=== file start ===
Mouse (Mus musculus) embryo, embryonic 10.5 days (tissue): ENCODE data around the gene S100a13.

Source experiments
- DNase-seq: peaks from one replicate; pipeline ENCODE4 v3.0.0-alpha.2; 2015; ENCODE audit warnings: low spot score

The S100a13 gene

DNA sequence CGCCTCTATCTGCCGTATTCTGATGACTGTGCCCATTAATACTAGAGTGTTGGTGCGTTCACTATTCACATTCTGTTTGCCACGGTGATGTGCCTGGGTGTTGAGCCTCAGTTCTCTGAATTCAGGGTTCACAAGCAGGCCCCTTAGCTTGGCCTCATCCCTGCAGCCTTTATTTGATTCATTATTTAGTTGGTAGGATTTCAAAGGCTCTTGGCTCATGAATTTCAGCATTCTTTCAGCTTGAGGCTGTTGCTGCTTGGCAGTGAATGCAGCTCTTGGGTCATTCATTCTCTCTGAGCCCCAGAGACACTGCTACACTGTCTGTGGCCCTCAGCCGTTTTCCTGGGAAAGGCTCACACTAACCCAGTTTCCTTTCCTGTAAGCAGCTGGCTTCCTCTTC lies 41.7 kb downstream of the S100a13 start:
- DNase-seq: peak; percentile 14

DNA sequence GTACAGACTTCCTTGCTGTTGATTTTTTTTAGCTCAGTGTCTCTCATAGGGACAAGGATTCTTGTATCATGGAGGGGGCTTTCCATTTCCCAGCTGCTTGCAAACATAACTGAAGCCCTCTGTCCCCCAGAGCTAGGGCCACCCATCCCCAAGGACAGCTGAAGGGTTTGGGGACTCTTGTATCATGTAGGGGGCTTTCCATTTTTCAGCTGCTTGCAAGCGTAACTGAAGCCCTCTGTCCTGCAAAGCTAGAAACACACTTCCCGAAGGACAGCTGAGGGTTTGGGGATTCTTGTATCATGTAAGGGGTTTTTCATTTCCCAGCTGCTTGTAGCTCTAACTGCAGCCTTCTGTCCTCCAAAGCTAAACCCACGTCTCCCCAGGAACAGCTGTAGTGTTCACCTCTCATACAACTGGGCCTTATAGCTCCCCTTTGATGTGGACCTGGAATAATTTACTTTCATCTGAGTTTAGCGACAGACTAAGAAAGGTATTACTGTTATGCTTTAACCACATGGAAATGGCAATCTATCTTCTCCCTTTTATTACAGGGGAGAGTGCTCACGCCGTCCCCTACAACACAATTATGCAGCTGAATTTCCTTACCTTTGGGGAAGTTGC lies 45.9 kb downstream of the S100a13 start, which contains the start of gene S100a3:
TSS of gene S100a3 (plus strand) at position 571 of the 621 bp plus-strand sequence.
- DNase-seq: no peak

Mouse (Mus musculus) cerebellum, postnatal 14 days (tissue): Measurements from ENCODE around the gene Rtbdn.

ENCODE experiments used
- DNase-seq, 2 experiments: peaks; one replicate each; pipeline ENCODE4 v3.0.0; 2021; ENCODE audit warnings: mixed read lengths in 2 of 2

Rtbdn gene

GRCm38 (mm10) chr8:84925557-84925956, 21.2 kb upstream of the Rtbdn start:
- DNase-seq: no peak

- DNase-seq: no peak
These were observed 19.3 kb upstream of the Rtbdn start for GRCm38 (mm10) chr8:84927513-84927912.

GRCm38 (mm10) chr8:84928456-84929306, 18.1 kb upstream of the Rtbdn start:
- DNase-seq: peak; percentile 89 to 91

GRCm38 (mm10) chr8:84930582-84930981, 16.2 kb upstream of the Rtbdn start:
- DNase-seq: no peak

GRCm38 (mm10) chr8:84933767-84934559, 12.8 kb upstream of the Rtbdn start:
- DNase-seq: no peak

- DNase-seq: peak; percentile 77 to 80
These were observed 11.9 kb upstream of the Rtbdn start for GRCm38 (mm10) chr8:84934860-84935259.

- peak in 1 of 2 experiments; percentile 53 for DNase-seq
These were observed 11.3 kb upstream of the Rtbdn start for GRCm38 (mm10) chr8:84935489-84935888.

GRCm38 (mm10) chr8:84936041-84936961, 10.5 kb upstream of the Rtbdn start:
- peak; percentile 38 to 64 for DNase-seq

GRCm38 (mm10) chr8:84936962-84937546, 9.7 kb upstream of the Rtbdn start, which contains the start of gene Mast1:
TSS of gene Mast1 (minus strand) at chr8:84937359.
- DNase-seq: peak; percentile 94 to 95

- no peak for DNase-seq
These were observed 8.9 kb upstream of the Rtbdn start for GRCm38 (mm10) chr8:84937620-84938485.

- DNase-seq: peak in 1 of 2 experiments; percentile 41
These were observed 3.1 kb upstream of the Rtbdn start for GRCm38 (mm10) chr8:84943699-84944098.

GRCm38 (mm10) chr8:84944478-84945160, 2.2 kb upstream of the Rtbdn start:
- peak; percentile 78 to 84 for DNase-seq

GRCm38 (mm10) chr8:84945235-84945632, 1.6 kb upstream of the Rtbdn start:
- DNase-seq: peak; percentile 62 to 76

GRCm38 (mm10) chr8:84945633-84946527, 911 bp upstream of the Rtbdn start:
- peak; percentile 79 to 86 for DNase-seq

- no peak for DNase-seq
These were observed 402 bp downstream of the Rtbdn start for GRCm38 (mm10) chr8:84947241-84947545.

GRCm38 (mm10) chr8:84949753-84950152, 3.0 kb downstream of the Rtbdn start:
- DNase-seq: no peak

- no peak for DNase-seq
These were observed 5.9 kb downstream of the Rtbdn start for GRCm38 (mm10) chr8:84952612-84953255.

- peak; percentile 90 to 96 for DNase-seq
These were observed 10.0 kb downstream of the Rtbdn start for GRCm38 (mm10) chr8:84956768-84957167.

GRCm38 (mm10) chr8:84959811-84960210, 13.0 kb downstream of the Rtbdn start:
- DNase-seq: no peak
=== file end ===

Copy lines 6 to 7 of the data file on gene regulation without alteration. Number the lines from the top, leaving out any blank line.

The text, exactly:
- DNase-seq: peak; percentile 14

DNA sequence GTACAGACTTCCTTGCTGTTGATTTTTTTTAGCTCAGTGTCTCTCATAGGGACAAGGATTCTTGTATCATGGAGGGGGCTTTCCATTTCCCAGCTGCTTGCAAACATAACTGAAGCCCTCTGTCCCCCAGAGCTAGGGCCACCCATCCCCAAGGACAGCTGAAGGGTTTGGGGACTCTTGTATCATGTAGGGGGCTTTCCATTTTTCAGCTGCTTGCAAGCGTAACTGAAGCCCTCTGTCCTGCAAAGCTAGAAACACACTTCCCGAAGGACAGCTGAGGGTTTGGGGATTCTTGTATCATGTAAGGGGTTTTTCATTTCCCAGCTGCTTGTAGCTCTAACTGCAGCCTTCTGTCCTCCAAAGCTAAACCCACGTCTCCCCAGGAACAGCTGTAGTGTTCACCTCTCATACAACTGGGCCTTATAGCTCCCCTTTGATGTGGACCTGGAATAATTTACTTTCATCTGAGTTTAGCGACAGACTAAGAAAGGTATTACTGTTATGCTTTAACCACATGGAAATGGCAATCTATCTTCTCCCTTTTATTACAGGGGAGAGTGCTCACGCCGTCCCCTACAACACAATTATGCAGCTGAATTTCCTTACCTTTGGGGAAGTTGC lies 45.9 kb downstream of the S100a13 start, which contains the start of gene S100a3: